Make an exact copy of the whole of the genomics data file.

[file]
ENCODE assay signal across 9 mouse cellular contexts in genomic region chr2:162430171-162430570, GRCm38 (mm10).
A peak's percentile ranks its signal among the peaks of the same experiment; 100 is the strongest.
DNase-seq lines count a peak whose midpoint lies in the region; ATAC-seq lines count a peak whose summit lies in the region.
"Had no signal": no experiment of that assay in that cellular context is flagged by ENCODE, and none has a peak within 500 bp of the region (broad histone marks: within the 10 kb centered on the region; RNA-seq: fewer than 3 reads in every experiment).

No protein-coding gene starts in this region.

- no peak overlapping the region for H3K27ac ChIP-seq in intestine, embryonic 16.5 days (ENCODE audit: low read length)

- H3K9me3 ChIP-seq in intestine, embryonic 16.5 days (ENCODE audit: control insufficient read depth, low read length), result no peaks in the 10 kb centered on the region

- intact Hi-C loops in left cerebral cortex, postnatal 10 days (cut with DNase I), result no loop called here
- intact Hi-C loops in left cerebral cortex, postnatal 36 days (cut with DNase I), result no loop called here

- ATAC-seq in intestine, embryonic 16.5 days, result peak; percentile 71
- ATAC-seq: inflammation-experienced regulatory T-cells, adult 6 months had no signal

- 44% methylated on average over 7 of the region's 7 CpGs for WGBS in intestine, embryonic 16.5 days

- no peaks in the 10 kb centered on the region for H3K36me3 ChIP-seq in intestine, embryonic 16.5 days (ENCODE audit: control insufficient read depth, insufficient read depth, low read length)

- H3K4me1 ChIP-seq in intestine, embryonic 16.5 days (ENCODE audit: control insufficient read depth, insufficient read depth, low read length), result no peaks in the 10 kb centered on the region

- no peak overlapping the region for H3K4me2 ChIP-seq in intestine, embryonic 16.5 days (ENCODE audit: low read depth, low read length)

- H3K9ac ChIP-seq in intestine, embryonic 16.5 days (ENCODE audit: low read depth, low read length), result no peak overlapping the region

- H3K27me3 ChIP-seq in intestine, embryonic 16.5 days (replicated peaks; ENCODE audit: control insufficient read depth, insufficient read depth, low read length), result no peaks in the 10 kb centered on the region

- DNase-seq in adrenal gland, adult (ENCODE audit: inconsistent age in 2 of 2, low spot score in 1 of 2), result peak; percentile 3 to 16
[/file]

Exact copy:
ENCODE assay signal across 9 mouse cellular contexts in genomic region chr2:162430171-162430570, GRCm38 (mm10).
A peak's percentile ranks its signal among the peaks of the same experiment; 100 is the strongest.
DNase-seq lines count a peak whose midpoint lies in the region; ATAC-seq lines count a peak whose summit lies in the region.
"Had no signal": no experiment of that assay in that cellular context is flagged by ENCODE, and none has a peak within 500 bp of the region (broad histone marks: within the 10 kb centered on the region; RNA-seq: fewer than 3 reads in every experiment).

No protein-coding gene starts in this region.

- no peak overlapping the region for H3K27ac ChIP-seq in intestine, embryonic 16.5 days (ENCODE audit: low read length)

- H3K9me3 ChIP-seq in intestine, embryonic 16.5 days (ENCODE audit: control insufficient read depth, low read length), result no peaks in the 10 kb centered on the region

- intact Hi-C loops in left cerebral cortex, postnatal 10 days (cut with DNase I), result no loop called here
- intact Hi-C loops in left cerebral cortex, postnatal 36 days (cut with DNase I), result no loop called here

- ATAC-seq in intestine, embryonic 16.5 days, result peak; percentile 71
- ATAC-seq: inflammation-experienced regulatory T-cells, adult 6 months had no signal

- 44% methylated on average over 7 of the region's 7 CpGs for WGBS in intestine, embryonic 16.5 days

- no peaks in the 10 kb centered on the region for H3K36me3 ChIP-seq in intestine, embryonic 16.5 days (ENCODE audit: control insufficient read depth, insufficient read depth, low read length)

- H3K4me1 ChIP-seq in intestine, embryonic 16.5 days (ENCODE audit: control insufficient read depth, insufficient read depth, low read length), result no peaks in the 10 kb centered on the region

- no peak overlapping the region for H3K4me2 ChIP-seq in intestine, embryonic 16.5 days (ENCODE audit: low read depth, low read length)

- H3K9ac ChIP-seq in intestine, embryonic 16.5 days (ENCODE audit: low read depth, low read length), result no peak overlapping the region

- H3K27me3 ChIP-seq in intestine, embryonic 16.5 days (replicated peaks; ENCODE audit: control insufficient read depth, insufficient read depth, low read length), result no peaks in the 10 kb centered on the region

- DNase-seq in adrenal gland, adult (ENCODE audit: inconsistent age in 2 of 2, low spot score in 1 of 2), result peak; percentile 3 to 16